6.

Purdah

94

7.

Social Evils and Social Reform

125

8.

Health in the Zenana

157

9.

Female Education

179

10.

Faithful Indian Wife

208

11.

Indian Woman-White Man

219

12.

Purdah Parties

250

13.

The New Indian Woman

263

14.

The Indian 'Gaze'

277

Glossary

286

Biographical Notes

290

Bibliography

298

Index

309

 

Memsahibs Writings (Colonial Narratives on Indian Women)

Item Code:
NAG494
Cover:
Paperback
Edition:
2012
ISBN:
9788125045526
Language:
English
Size:
8.5 inch X 5.5 inch
Pages:
344
Other Details:
Weight of the Book: 375 gms
Price:
$35.00   Shipping Free
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Introduction

 

While white women's experience of colonial India has been receiving a great deal of attention in cultural studies for a number of years now, their interactions with Indian women-which must undoubtedly have been interesting, complex, riddled with contradictions-have, surprisingly enough, not been looked at closely. This anthology of European women's writings has been compiled with this very purpose of trying to look at white women's perceptions of colonised women and to capture some of their intricacies.

 

The journey that this collection makes through white women's writings is a fascinating one. Drawing from a rich and varied range of first-person accounts, journals, diaries, letters, memoirs, travel narratives, missionary tracts, sociological studies, as well as a sprinkling of novels and short stories, it offers us glimpses into white women's perceptions of colonised women. The idea behind juxtaposing such diverse materials is, in fact, to capture the range of these writings and to throw into sharp relief their different facets, nuances, tensions and contradictions.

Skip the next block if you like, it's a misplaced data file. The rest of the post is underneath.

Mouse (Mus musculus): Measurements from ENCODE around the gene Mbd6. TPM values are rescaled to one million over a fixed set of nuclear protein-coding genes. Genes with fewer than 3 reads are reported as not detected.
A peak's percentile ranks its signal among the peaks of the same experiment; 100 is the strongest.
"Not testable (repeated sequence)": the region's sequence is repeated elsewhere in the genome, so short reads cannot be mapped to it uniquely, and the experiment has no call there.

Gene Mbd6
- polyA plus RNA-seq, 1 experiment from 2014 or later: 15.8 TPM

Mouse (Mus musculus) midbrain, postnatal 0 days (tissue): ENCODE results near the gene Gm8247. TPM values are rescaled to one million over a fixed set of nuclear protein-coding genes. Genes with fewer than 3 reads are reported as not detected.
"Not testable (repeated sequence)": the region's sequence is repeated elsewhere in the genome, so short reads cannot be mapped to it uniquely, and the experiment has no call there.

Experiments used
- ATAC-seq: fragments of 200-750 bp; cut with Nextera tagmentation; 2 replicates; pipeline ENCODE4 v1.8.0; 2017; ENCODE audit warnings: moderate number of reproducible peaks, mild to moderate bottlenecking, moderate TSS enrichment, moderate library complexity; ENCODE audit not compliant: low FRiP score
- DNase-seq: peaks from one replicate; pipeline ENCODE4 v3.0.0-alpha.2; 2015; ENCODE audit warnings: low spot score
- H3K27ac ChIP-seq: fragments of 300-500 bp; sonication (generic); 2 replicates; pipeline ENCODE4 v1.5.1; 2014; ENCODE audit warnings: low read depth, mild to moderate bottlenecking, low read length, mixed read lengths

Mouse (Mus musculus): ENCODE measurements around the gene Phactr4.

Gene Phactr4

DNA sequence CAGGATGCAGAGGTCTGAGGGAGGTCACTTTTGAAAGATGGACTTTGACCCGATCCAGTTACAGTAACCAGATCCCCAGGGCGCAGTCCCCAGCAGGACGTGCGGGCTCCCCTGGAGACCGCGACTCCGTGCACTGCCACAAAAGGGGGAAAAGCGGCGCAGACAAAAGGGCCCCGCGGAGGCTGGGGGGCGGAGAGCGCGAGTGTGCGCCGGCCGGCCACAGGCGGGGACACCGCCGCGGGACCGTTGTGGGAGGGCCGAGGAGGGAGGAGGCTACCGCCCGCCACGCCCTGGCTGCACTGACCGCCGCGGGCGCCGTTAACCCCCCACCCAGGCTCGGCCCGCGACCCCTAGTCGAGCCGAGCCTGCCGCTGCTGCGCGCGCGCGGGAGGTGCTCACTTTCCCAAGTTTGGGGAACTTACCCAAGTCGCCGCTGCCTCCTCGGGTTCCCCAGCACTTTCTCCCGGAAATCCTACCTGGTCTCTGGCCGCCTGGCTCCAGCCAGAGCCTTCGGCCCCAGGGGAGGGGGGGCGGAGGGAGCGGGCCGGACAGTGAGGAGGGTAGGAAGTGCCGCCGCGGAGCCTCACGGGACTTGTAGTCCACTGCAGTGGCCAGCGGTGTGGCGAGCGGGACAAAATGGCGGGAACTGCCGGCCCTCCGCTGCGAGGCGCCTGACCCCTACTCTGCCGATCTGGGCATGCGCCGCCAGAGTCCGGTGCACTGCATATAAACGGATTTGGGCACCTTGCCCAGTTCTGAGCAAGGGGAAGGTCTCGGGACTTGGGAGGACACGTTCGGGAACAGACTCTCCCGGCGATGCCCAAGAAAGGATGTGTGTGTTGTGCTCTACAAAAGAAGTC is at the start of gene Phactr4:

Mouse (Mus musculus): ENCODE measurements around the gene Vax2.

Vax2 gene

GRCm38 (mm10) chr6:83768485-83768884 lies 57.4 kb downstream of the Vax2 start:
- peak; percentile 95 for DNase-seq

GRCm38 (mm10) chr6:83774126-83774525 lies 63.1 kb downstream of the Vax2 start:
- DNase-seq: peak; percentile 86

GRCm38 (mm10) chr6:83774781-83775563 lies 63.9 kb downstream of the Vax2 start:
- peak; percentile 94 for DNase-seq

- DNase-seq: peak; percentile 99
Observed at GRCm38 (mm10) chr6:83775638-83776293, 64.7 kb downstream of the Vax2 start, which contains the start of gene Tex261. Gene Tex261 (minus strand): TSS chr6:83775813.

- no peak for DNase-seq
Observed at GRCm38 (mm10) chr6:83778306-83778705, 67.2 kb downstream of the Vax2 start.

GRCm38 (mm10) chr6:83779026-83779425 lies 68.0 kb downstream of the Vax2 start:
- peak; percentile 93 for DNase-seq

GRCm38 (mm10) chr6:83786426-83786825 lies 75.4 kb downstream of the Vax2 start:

This anthology spans a fairly long period, stretching from around the 1820s to the 1920s. And as these writings are mapped along the historical shifts and changes that took place in course of this period, they also help to throw light on the shifts as well as continuities in the nature of these colonial encounters.

 

Gendered Colonial Interactions: The Role of Memsahibs

For a long time the memsahib was demonised as the villain of Empire and blamed for "many of its evils, especially for racism. The last two decades, however, have seen much re-thinking about her role, resulting in shifts and changes in attitudes to the memsahib. During this process of re-thinking, there was an initial phase when she was projected as the victim of a male-centric colonial enterprise.? Today, however, she is perceived in a far more nuanced manner as both a victim as well as a beneficiary of colonialism." It is now recognised that while she undoubtedly suffered marginalisation and gender disadvantages with regard to the men of her own community, she was also a beneficiary of imperialism and enjoyed the race and class privileges of belonging to the ruling elite group.

 

This collection seeks to correct a widely held impression that white women's writings were silent on "encounters with Indians - other than their servants.?" It is indeed true that the vast majority of these women were deeply self-absorbed and dwelt exclusively on white life in the Angle- Indian stations in their writings an attitude perhaps best summed up in a remark made by an un-named-memsahib to Julia Maitland in the 1830s: "Thank goodness, I know nothing at all about them, nor I don't wish to: really I think the less one sees and knows of them the better!"? However, while the vast majority of women did maintain a self-absorbed silence on 'native' India, there were, at the same time, several others who did write copiously on the subject, as this anthology seeks to show.

 

Interactions with Indian Women

Englishwomen's colonial interactions with local women were made through the prism of race, class, caste, religion and region. Generally speaking, for much of the period under scrutiny, memsahibs interacted mostly with women who belonged to the lower classes and castes, such as dhobins (washerwomen), hill-women, wives of malis (gardeners) and grass-cutters. Of course, the closest encounters on a day-to-day basis were with the wet-nurse and, especially, the ayah.